Industry trade groups weigh in on FERC market price reforms

A number of energy trade groups have filed comments with the Federal Energy Regulatory Commission (FERC) on the organizations’ jointly-developed  principles for Energy Market Price Formation Reforms.

The comments filed by the Edison Electric Institute (EEI) Electric Power Supply Association (EPSA), Natural Gas Supply Association (NGSA), Nuclear Energy Institute (NEI) and America’s Natural Gas Alliance (ANGA).

“In order to provide the market signals necessary to support the investment and customer response needed to maintain reliability, energy prices, to the extent possible, should reflect the true value and marginal cost of providing power to the grid,” the trade groups said at the outset of their March 6 comments.

The trade groups asked FERC to direct each independent system operator (ISO) or regional transmission operator (RTO) to consult with their stakeholders and submit a plan to FERC by a fixed date.

“The plan should detail how current market rules and practices support the principles; identify concrete steps to change market rules and practices as necessary to support the principles; and, establish a timeframe for implementation,” the trade groups said.

The trade groups also called for periodic reporting to allow FERC to monitor timely implementation of the regional plans.

For starters, the trade groups want dispatch-based pricing. Wholesale markets should provide accurate day ahead and real time price signals, the groups said.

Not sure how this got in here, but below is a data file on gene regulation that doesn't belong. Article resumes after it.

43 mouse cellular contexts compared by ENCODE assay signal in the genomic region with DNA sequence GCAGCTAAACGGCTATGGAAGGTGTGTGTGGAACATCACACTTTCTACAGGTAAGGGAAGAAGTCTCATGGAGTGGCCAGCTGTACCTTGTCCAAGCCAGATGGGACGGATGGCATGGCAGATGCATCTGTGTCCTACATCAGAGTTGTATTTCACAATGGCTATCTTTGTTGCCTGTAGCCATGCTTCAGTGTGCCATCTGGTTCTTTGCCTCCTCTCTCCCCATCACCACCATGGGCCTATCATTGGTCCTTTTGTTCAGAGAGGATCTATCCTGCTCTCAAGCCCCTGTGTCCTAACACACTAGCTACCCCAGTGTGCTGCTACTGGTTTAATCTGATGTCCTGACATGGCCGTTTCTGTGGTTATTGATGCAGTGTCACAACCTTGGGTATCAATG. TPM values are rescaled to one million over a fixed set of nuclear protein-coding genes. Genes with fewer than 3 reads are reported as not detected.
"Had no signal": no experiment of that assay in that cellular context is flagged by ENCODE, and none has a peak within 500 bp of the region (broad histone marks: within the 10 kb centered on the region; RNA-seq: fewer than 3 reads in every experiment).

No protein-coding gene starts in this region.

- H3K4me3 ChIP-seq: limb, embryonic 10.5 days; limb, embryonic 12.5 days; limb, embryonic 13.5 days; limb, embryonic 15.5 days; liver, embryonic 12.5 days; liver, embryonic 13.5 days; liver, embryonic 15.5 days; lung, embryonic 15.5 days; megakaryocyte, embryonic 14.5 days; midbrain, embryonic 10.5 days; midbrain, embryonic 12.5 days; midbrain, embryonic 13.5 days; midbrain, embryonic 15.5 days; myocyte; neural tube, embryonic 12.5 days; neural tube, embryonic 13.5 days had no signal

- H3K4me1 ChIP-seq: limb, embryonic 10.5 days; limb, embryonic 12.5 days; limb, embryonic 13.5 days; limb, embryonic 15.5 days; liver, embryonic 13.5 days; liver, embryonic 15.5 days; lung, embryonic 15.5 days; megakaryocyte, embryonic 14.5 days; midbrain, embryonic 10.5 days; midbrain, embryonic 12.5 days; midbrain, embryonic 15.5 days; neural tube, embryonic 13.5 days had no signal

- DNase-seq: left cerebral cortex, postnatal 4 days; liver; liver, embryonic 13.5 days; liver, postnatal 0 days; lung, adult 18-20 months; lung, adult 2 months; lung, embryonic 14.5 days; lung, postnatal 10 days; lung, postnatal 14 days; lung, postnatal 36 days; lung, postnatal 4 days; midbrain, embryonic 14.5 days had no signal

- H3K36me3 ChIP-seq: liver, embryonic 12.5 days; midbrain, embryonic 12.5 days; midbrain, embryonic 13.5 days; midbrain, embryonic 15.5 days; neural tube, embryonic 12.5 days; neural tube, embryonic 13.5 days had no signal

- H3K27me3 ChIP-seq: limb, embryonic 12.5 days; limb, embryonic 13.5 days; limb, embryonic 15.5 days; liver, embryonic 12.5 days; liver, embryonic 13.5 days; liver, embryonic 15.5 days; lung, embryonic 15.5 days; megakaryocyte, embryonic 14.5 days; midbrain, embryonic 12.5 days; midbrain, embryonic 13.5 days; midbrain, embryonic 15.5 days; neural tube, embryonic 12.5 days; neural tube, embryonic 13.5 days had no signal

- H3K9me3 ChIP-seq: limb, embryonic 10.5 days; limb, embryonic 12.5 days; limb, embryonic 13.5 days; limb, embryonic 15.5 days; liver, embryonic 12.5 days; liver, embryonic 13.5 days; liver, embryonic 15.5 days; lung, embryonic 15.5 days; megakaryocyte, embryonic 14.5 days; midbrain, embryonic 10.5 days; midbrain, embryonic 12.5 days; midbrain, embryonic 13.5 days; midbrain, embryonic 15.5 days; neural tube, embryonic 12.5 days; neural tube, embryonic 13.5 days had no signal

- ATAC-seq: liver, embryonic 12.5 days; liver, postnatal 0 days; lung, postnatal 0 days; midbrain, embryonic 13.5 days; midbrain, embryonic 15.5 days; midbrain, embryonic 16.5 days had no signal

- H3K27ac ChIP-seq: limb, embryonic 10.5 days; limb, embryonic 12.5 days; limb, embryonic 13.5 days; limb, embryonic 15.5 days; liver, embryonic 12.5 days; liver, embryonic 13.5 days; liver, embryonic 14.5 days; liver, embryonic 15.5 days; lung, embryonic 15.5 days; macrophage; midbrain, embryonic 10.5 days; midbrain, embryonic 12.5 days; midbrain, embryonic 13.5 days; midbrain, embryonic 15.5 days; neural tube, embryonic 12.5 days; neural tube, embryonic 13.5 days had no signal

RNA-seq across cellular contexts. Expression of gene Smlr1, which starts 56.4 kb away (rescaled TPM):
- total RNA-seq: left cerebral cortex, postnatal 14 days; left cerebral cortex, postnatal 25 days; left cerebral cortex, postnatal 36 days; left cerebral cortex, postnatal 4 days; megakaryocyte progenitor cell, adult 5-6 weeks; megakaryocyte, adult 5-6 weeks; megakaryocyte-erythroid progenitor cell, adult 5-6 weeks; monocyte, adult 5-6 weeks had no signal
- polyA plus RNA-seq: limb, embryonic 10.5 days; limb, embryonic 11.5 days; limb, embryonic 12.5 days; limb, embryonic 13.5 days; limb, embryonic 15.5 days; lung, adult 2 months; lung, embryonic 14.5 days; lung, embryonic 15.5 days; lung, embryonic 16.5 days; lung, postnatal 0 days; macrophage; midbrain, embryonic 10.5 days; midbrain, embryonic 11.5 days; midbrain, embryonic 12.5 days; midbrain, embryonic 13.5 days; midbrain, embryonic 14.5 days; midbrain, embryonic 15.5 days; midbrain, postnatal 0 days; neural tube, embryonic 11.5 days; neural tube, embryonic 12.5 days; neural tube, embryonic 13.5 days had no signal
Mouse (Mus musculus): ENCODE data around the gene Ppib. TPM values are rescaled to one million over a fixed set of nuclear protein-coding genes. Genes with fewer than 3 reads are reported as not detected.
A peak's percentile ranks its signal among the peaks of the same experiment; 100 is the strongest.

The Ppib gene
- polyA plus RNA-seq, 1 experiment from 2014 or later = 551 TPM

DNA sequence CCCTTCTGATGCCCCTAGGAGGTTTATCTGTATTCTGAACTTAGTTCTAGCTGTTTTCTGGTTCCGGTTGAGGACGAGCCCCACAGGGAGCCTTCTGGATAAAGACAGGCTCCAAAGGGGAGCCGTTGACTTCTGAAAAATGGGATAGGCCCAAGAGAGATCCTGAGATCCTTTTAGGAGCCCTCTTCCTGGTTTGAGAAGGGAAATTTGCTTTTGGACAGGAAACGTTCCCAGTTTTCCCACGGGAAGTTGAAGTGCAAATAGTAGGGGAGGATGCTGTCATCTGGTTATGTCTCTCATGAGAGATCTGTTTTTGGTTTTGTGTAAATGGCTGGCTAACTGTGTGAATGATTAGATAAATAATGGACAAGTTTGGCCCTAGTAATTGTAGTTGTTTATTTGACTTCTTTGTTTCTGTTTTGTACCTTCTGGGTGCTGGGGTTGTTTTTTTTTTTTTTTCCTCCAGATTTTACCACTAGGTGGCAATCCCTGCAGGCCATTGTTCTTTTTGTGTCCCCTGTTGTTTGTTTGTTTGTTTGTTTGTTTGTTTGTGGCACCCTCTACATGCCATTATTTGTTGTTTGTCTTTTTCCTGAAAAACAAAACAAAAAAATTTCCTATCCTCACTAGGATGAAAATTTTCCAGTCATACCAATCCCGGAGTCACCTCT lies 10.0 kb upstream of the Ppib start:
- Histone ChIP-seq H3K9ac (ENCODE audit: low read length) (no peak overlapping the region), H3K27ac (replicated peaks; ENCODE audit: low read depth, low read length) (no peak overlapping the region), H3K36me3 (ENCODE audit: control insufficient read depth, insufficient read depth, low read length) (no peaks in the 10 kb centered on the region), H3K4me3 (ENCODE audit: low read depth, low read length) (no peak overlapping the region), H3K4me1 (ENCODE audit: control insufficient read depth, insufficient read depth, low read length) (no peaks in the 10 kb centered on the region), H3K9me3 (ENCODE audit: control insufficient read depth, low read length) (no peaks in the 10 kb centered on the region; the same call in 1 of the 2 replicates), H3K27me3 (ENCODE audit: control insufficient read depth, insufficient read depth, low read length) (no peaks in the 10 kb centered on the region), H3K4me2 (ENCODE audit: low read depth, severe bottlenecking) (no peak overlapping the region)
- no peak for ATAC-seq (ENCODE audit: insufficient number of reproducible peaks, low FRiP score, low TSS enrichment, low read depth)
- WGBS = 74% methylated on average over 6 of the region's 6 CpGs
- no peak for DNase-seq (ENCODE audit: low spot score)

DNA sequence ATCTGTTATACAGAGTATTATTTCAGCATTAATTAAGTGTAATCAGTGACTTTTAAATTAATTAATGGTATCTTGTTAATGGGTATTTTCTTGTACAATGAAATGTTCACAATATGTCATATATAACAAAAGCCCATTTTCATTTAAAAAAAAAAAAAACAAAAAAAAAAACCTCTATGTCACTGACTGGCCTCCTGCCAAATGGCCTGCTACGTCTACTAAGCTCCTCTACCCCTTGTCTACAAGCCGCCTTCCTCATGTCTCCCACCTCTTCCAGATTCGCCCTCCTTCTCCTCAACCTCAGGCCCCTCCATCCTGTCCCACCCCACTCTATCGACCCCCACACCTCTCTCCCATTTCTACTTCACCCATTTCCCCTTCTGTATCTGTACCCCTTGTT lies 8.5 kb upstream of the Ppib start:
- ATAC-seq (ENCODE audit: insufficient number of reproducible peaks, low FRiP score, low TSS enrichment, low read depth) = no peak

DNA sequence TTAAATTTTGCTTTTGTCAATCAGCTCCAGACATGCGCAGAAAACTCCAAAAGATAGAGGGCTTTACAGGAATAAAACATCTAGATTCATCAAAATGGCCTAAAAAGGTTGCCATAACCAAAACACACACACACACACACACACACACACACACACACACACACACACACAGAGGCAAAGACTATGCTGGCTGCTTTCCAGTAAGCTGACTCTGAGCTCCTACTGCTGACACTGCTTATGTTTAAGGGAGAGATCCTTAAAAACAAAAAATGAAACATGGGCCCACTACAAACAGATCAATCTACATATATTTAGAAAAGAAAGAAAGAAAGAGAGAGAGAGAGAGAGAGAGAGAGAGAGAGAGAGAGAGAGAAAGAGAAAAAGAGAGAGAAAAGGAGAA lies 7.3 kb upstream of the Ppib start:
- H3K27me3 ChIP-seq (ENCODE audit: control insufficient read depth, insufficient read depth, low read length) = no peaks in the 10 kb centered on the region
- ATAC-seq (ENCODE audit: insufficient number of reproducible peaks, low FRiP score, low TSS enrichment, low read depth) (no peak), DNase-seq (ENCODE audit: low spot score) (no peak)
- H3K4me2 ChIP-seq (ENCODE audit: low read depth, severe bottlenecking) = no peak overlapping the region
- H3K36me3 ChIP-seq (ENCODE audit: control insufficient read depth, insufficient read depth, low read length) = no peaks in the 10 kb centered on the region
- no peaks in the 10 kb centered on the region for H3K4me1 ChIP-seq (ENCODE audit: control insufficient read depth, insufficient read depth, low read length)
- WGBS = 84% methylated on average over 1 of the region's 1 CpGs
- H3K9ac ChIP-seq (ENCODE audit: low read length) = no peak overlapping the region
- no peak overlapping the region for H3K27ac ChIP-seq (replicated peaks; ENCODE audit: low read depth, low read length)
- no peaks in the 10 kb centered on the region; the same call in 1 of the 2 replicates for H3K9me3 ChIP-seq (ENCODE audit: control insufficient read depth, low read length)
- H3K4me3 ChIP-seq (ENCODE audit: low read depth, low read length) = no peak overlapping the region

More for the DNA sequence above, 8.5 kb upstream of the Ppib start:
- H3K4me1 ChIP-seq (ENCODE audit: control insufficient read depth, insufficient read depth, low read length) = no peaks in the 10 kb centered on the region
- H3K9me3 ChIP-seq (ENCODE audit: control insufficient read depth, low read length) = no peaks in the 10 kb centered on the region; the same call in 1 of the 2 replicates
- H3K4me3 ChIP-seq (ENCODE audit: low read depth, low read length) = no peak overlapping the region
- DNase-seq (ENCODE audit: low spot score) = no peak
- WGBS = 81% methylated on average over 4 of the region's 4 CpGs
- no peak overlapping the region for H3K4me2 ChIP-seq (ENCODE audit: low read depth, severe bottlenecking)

The groups said this includes observing the principles of dispatch-based pricing so that the cleared locational marginal price (LMP) is as consistent as possible with the marginal cost of operating the system, which includes the following:

**Reflect in market clearing prices all units that are run, taking account of costs such as start-up or no load costs.

**Include in operator modeling or algorithms the value of or services from all units in the market clearing price, including block-loaded or ramping units, operating reserves, units providing voltage support or reactive power, or units run in response to reliability events or needs.

**Reflect all operator actions, including for reliability events, in the Day Ahead or Real Time market clearing price.

**Reflect shortage or emergency situations in market clearing prices to provide needed investment signals.

**Recover all reasonable and supportable costs incurred in unexpected circumstances, particularly when such costs are incurred in response to operator directives.

The trade groups also go on to say that the system must have both commitment and transparency.

On the transparency issue, “Out of market actions and payments in the Real Time and Day Ahead markets should be minimized as they mask market action or needs and are not hedgeable by market participants,” the trade groups said.

 

About Wayne Barber 4201 Articles
Wayne Barber, Chief Analyst for the GenerationHub, has been covering power generation, energy and natural resources issues at national publications for more than 20 years. Prior to joining PennWell he was editor of Generation Markets Week at SNL Financial for nine years. He has also worked as a business journalist at both McGraw-Hill and Financial Times Energy. Wayne also worked as a newspaper reporter for several years. During his career has visited nuclear reactors and coal mines as well as coal and natural gas power plants. Wayne can be reached at wayneb@pennwell.com.